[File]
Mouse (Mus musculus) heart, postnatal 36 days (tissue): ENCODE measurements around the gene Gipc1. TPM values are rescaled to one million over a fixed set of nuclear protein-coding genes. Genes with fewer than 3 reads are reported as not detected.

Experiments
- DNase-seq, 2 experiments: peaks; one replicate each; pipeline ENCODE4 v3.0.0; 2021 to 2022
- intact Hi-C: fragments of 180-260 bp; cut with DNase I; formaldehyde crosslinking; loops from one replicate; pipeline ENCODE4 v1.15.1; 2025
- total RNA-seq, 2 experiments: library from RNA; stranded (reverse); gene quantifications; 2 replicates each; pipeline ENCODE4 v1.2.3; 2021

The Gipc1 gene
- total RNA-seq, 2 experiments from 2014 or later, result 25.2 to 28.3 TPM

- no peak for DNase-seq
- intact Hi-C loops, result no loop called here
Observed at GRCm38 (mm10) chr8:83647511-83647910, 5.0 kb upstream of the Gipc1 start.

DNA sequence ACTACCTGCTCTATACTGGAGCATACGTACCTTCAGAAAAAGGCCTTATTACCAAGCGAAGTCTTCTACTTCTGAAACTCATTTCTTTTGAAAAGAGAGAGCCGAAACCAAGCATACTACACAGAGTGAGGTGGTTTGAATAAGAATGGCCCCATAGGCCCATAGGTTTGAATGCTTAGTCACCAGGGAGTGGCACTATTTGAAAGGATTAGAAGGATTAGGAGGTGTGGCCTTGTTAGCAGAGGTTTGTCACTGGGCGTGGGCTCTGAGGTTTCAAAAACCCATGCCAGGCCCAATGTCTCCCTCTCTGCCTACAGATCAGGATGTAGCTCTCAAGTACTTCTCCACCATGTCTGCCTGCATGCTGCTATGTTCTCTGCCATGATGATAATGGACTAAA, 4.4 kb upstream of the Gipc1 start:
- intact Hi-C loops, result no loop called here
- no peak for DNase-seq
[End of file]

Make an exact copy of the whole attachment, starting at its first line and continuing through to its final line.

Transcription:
Mouse (Mus musculus) heart, postnatal 36 days (tissue): ENCODE measurements around the gene Gipc1. TPM values are rescaled to one million over a fixed set of nuclear protein-coding genes. Genes with fewer than 3 reads are reported as not detected.

Experiments
- DNase-seq, 2 experiments: peaks; one replicate each; pipeline ENCODE4 v3.0.0; 2021 to 2022
- intact Hi-C: fragments of 180-260 bp; cut with DNase I; formaldehyde crosslinking; loops from one replicate; pipeline ENCODE4 v1.15.1; 2025
- total RNA-seq, 2 experiments: library from RNA; stranded (reverse); gene quantifications; 2 replicates each; pipeline ENCODE4 v1.2.3; 2021

The Gipc1 gene
- total RNA-seq, 2 experiments from 2014 or later, result 25.2 to 28.3 TPM

- no peak for DNase-seq
- intact Hi-C loops, result no loop called here
Observed at GRCm38 (mm10) chr8:83647511-83647910, 5.0 kb upstream of the Gipc1 start.

DNA sequence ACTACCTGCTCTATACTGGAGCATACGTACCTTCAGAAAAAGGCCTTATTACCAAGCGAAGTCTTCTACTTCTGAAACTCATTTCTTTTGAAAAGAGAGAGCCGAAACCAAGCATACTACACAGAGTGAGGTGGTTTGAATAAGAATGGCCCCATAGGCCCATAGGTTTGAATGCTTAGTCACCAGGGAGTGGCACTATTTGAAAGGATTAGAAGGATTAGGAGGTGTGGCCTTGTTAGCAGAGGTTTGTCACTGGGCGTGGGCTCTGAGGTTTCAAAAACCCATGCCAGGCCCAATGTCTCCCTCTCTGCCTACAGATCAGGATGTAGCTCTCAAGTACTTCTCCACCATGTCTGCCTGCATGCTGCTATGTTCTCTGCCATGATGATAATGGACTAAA, 4.4 kb upstream of the Gipc1 start:
- intact Hi-C loops, result no loop called here
- no peak for DNase-seq